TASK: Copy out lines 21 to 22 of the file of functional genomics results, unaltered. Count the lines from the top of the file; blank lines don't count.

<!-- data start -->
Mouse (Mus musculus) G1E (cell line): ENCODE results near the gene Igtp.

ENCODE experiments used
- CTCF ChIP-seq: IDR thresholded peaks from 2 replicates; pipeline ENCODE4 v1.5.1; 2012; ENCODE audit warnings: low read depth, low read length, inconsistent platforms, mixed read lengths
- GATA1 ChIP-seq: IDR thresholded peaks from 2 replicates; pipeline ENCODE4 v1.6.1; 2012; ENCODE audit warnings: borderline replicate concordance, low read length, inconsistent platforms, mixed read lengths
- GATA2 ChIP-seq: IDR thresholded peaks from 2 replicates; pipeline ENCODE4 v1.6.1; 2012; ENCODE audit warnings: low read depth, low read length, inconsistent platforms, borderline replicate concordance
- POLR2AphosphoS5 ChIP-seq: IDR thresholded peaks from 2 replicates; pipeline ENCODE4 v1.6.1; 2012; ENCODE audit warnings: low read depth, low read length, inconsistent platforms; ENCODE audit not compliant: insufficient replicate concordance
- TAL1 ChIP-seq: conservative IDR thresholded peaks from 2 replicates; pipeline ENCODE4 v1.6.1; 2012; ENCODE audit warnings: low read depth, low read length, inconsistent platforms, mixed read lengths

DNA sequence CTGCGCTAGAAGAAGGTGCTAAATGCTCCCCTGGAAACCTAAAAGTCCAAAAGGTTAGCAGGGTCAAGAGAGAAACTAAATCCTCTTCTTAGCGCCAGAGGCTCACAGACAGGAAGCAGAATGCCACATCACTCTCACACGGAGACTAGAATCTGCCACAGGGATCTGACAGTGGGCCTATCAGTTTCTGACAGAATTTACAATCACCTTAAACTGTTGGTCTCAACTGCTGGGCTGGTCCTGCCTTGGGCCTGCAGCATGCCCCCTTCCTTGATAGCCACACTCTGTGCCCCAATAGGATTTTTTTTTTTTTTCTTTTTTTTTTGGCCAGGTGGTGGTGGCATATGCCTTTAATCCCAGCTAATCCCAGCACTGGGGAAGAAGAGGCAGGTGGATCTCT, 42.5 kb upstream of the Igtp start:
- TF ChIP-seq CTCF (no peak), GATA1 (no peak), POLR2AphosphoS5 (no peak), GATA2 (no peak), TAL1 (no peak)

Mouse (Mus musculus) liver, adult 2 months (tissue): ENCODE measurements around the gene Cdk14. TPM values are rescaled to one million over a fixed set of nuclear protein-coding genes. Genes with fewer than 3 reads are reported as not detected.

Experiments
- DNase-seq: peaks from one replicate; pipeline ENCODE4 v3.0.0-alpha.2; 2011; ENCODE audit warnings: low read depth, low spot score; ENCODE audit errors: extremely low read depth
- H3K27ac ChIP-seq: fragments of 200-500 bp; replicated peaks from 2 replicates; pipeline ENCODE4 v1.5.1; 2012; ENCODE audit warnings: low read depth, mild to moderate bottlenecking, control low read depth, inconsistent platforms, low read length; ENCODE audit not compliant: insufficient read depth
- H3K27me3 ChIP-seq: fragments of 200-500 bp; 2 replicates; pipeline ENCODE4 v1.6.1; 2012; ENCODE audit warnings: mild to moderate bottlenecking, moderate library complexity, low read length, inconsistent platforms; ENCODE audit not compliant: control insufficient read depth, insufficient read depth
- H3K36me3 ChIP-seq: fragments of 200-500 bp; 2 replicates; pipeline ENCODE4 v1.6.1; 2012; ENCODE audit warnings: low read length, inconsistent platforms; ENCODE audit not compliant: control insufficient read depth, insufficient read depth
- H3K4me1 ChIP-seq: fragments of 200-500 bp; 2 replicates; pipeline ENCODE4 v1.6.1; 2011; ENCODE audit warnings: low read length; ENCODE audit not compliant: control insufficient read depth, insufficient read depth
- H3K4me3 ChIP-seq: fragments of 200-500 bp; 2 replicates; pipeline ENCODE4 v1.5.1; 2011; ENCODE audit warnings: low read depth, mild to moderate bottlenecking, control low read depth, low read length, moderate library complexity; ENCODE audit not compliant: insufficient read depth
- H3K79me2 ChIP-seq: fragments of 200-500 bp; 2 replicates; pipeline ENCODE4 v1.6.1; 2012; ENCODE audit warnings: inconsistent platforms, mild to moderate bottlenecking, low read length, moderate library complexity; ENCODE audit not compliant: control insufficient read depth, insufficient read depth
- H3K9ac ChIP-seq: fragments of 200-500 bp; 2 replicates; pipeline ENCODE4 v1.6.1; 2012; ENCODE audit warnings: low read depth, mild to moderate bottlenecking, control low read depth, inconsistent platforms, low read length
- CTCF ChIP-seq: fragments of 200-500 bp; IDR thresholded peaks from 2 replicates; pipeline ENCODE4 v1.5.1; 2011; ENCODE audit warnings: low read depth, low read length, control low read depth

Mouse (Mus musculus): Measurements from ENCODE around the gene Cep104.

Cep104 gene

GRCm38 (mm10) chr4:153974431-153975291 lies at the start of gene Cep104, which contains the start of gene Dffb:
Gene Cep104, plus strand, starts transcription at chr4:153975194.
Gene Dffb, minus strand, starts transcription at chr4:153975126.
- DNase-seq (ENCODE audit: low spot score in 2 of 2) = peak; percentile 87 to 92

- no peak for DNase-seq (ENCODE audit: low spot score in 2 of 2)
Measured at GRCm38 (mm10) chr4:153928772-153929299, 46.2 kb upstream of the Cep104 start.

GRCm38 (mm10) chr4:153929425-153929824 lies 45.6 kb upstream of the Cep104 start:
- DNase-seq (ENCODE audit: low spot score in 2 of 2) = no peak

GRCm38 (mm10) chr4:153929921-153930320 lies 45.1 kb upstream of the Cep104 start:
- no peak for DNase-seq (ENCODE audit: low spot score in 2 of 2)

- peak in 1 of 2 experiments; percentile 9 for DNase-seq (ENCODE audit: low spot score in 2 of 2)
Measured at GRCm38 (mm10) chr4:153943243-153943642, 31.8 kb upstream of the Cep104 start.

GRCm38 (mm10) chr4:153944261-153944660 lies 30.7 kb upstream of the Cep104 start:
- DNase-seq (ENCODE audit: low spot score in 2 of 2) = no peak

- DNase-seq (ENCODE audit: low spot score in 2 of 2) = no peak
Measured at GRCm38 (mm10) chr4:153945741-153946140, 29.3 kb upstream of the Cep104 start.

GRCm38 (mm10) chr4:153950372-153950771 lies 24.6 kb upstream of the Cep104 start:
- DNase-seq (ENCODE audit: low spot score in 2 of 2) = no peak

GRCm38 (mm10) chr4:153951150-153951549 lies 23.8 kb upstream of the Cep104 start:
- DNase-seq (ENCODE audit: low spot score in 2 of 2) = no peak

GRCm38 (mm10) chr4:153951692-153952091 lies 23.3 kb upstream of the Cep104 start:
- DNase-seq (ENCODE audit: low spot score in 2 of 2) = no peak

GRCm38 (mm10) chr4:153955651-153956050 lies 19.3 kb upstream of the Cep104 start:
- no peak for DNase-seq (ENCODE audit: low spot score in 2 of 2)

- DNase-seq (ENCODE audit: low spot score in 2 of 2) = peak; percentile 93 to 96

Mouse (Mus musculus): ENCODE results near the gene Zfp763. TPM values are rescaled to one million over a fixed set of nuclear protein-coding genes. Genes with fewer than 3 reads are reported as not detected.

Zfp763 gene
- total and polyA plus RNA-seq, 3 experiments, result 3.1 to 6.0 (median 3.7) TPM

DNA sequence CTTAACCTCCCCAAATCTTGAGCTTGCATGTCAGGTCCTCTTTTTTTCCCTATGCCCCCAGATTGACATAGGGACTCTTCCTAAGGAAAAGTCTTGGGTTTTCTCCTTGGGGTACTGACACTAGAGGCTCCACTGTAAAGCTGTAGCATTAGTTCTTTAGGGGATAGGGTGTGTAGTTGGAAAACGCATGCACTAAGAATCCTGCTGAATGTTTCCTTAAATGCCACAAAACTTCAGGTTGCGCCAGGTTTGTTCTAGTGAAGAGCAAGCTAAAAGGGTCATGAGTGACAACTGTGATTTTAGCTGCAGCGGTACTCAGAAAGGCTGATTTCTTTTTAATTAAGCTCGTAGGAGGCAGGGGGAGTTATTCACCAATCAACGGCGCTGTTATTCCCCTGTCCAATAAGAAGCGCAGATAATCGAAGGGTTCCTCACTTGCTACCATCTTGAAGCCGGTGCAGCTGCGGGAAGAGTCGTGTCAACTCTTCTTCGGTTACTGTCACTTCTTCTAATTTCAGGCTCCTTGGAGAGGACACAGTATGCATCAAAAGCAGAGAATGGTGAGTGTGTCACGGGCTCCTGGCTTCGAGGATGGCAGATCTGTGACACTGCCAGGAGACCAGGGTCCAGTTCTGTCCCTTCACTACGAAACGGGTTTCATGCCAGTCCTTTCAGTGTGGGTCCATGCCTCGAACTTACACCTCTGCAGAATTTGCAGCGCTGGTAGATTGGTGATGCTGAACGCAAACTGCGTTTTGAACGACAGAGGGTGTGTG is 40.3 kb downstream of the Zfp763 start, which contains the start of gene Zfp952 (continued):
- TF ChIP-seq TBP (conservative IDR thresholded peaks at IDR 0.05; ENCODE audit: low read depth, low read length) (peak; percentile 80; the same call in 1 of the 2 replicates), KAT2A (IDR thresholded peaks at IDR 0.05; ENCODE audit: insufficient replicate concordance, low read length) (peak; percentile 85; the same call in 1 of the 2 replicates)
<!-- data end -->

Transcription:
Mouse (Mus musculus): Measurements from ENCODE around the gene Cep104.

Cep104 gene